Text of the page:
Dancing is good for the mind, body and soul

No matter what your age or physical ability, taking a turn on the dance floor can help you gain physical and mental health.

According to a scholarly review in the Journal of Aging and Physical Activity, there are several benefits to older adults regularly dancing. Benefits include better balance, increased aerobic power, lower body muscle endurance and strength in addition to better flexibility, agility and gait.

And, it’s fun.

John Millar, owner of Newport House Bed and Breakfast in Williamsburg, could not agree more. He dances and hosts regular Scottish country dance and English country dance sessions in the Newport House’s ballroom every Tuesday.

Research shows that English country in particular could help deter Alzheimer’s disease because it uses spatial concepts, he said.

“When dancing it, you have to thinking where you are going to be next. This is good for the brain. There is a study that showed very few people (who dance English country) are coming down with Alzheimer’s disease,” Millar said.

The 72-year-old historian said English country dancing appeals to him “because it is fun and it goes way back to the Magna Carta in 1230 A.D. Imagine the historic continuum.”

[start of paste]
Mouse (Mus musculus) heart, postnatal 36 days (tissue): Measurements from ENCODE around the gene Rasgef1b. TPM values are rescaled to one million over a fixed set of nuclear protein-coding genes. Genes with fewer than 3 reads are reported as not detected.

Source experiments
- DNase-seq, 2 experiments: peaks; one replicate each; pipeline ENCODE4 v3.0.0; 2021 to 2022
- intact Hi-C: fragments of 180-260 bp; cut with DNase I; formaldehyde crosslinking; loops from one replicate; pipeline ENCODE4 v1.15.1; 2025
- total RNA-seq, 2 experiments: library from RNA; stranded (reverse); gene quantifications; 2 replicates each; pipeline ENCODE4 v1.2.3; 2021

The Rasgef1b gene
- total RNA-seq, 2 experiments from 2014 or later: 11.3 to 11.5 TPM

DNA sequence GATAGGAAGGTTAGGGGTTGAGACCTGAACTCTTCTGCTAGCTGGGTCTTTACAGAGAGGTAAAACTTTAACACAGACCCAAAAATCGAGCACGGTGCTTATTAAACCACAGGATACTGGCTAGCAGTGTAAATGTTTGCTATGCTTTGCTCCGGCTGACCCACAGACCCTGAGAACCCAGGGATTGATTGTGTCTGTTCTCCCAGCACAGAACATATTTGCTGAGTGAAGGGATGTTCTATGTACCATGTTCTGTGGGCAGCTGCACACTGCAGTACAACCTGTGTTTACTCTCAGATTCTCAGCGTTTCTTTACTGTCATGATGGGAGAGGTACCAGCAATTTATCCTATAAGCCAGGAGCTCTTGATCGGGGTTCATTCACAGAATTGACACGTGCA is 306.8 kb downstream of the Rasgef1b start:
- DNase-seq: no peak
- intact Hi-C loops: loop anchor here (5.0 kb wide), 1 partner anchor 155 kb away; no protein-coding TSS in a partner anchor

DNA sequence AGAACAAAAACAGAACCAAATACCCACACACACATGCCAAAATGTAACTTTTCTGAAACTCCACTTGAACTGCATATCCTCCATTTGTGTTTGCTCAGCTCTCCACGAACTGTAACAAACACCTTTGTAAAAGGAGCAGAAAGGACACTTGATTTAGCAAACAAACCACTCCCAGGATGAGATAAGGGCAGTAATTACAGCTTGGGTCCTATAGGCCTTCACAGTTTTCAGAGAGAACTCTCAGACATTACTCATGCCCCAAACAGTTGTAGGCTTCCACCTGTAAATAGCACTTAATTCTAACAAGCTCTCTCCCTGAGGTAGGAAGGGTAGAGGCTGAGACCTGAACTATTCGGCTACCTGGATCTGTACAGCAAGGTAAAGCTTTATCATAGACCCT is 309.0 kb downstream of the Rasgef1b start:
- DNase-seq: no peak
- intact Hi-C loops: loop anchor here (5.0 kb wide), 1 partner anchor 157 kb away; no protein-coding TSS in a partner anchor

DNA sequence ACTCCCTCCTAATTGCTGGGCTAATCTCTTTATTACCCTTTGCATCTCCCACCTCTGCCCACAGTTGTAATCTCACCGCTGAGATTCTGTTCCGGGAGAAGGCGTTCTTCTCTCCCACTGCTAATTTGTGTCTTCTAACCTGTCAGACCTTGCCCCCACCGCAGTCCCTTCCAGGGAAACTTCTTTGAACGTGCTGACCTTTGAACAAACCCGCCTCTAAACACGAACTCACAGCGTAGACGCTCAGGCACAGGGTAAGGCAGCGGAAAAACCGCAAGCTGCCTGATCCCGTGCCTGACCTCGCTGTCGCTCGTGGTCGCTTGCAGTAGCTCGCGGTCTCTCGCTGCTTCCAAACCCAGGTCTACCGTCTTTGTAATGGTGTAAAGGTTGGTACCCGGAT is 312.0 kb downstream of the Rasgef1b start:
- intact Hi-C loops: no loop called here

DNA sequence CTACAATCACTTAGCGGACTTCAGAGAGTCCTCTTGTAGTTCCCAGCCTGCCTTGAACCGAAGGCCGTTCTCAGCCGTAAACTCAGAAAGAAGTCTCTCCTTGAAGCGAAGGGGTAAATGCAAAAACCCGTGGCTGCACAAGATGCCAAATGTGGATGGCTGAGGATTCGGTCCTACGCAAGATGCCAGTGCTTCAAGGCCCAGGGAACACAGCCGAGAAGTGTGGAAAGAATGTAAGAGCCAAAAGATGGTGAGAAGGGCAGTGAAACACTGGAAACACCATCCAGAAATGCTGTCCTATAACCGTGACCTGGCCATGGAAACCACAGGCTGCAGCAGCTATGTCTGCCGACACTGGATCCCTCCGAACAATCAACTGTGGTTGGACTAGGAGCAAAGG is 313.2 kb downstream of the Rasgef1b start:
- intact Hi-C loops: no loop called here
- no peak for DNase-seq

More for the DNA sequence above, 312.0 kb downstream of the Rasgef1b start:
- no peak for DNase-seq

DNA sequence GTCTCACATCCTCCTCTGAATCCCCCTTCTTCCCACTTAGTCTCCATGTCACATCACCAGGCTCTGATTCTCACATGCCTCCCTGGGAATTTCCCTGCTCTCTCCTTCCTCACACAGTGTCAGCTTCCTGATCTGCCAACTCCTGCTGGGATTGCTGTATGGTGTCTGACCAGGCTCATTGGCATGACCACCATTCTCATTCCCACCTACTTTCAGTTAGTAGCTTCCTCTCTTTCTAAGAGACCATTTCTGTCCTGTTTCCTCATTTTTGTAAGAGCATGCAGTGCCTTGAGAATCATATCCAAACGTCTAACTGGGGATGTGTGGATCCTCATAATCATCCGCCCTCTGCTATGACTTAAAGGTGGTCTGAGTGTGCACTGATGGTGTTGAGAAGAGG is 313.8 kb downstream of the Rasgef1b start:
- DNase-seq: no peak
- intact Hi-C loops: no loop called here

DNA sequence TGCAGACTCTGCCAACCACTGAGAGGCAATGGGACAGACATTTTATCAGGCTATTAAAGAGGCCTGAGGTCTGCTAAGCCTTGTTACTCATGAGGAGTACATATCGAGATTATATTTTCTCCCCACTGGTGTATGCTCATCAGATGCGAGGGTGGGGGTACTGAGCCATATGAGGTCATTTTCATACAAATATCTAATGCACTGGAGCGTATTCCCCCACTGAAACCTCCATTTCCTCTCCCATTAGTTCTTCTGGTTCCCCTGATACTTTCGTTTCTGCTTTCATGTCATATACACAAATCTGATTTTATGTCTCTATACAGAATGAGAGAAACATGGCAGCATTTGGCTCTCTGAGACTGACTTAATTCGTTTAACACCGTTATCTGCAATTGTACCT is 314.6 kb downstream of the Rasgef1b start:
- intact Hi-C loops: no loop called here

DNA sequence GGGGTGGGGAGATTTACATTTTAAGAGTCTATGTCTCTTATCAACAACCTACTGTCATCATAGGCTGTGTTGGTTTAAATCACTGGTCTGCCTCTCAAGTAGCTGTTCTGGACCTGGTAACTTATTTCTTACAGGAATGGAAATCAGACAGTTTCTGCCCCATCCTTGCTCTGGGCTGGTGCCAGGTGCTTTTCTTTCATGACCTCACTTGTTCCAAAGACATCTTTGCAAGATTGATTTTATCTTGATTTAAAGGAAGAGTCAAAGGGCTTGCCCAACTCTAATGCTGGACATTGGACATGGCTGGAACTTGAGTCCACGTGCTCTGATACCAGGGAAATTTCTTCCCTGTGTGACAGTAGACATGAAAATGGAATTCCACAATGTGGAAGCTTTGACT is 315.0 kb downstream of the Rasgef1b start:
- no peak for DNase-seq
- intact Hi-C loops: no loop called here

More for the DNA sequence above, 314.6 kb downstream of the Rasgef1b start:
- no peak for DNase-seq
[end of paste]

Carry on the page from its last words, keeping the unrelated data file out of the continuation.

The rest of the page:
It is also good for the soul, he said.

“It picks up your spirits being in that type of social environment,” Millar said.

Millar and his wife have been dancing English and Scottish country since 1974. But he said anyone can get started at any age.

“We have a man in his 80s who comes,” he said.

Retired science librarian Karen Berquist, 68, followed a slightly different dance routine. Her love for Contra dancing started with her love for folk music.

Contra dancing gets its roots from English country dance, Scottish country dance and French dance styles. Some say it is similar to square dance. Five couples dance and a caller directs dancers through a series figures, all set to folk music, she said.

Berquist dances on the first Saturday of each month at Norge Hall, but the group takes July and August off.

“We start with a walk through of every dance. We have different levels people can chose. This makes it accessible to everyone. All they need is to be able to follow directions and have a sense of the music,” she said.

“The goal is for everyone to have a good time,” Berquist added.

She enjoys the physical benefits, but mostly, Berquist enjoys the multigenerational social aspects.

“We have folks in their 80s, in their 30s and in between. We also have a lot of dancers who have their grandchildren dancing with them. There is such joy in the room filled with music and dancers,” she said.

Give it a try

English country dancing and Scottish country dancing takes place from 8 p.m-10 p.m. every Tuesday at The Newport House Bed and Breakfast, 710 S. Henry St.

Contra dancing takes place in Norge is the first Saturday of the month — except July and August — at 7:30 p.m. in Norge Community Hall, 7402 Richmond Road.

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